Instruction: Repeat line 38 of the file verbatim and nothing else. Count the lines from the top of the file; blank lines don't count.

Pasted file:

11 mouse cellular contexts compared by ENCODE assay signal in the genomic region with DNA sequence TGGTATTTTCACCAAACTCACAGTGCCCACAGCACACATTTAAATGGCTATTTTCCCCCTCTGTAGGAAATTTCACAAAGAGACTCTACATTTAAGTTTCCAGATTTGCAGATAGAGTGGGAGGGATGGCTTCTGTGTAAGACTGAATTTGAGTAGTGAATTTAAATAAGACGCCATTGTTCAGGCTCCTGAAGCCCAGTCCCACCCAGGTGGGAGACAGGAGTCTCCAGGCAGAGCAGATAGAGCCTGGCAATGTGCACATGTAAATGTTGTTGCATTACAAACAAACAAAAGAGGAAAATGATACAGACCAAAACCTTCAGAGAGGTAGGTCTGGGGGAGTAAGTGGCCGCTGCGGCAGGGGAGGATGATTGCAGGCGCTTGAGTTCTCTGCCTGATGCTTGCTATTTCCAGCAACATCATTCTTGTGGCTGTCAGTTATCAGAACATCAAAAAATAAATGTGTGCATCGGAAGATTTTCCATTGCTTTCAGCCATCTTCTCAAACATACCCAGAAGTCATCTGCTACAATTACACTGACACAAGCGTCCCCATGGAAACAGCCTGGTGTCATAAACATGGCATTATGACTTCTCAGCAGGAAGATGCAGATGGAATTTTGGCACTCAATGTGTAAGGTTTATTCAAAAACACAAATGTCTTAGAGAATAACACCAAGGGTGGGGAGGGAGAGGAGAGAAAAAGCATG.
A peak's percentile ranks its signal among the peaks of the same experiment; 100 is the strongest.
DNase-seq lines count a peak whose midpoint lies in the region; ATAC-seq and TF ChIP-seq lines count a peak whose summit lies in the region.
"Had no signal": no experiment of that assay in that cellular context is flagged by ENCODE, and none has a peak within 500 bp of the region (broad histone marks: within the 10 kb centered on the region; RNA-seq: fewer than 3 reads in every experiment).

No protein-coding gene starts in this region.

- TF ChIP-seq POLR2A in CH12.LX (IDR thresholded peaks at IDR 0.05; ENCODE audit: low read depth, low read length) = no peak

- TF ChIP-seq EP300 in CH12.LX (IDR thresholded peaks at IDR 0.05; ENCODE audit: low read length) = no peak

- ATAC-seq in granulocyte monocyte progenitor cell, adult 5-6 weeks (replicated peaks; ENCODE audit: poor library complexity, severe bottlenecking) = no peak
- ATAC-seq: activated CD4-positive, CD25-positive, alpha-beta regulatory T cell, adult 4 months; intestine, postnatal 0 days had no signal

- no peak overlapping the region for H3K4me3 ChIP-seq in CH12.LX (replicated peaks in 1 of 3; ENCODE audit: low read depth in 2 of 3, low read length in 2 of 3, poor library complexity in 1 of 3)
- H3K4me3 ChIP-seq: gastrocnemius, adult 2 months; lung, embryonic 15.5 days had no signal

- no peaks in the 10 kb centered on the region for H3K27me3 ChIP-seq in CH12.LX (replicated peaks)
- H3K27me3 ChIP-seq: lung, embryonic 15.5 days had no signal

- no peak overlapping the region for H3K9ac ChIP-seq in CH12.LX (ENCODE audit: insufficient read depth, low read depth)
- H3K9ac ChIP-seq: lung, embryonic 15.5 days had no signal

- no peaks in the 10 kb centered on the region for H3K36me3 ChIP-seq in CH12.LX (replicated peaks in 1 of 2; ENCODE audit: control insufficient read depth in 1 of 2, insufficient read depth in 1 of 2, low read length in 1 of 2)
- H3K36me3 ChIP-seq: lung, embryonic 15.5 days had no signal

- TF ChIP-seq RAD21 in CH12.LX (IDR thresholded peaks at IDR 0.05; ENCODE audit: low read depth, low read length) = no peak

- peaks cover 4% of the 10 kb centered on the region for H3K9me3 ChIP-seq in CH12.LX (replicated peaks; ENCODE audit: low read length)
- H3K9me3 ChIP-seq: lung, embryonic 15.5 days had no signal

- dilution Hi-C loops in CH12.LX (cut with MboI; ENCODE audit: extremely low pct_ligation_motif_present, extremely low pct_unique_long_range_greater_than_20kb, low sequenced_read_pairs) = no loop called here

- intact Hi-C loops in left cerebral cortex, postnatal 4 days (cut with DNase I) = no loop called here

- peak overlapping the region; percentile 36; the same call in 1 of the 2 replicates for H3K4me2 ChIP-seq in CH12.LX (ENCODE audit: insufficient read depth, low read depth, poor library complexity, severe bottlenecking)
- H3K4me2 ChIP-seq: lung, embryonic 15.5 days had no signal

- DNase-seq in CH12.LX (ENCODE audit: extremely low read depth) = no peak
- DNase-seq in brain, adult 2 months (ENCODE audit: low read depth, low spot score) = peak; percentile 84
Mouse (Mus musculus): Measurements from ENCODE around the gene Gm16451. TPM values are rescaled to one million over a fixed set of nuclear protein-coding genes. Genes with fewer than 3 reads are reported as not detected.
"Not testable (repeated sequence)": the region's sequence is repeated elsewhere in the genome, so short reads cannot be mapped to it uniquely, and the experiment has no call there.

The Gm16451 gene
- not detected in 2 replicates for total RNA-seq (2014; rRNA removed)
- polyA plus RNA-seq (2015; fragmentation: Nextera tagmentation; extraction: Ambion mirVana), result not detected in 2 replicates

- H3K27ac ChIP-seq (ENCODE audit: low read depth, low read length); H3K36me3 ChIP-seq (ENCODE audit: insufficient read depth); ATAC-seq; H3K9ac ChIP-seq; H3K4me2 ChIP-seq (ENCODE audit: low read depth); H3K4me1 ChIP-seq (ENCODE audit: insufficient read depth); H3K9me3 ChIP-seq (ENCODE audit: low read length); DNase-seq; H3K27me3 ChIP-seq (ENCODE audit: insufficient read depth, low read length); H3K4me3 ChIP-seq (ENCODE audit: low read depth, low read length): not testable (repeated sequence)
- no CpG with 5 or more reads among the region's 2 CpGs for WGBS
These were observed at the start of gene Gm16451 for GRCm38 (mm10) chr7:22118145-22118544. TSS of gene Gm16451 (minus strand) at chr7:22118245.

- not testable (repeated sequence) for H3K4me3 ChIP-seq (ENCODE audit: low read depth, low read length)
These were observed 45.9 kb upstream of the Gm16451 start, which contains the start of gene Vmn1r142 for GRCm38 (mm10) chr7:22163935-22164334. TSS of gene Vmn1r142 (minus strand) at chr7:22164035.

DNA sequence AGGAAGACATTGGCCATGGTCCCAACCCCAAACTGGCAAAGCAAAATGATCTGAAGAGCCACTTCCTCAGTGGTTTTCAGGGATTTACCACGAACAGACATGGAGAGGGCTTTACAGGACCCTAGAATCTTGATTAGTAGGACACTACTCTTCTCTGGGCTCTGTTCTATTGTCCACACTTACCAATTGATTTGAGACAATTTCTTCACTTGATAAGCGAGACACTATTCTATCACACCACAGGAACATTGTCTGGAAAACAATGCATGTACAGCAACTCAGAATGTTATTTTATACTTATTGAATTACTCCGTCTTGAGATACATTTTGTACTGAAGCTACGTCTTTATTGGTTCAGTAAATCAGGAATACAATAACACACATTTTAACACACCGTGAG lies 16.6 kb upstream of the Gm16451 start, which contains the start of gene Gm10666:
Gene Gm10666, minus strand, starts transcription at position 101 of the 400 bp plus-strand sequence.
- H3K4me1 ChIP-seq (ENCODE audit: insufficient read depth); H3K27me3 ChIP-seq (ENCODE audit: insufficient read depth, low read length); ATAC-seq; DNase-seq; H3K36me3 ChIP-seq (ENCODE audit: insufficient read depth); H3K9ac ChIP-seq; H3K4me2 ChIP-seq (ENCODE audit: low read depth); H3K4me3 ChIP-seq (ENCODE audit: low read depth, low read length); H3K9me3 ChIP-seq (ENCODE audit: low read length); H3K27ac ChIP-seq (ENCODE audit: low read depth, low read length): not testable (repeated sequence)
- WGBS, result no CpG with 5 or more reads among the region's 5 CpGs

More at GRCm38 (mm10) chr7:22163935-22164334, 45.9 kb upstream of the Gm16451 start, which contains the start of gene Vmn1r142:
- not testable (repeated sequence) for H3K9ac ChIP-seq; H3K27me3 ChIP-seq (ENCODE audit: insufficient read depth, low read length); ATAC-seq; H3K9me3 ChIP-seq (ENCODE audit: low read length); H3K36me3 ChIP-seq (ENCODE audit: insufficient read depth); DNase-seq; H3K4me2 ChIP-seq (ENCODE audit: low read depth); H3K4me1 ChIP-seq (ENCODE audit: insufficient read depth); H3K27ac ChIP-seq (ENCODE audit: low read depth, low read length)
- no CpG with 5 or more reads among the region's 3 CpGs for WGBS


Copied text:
Gene Gm10666, minus strand, starts transcription at position 101 of the 400 bp plus-strand sequence.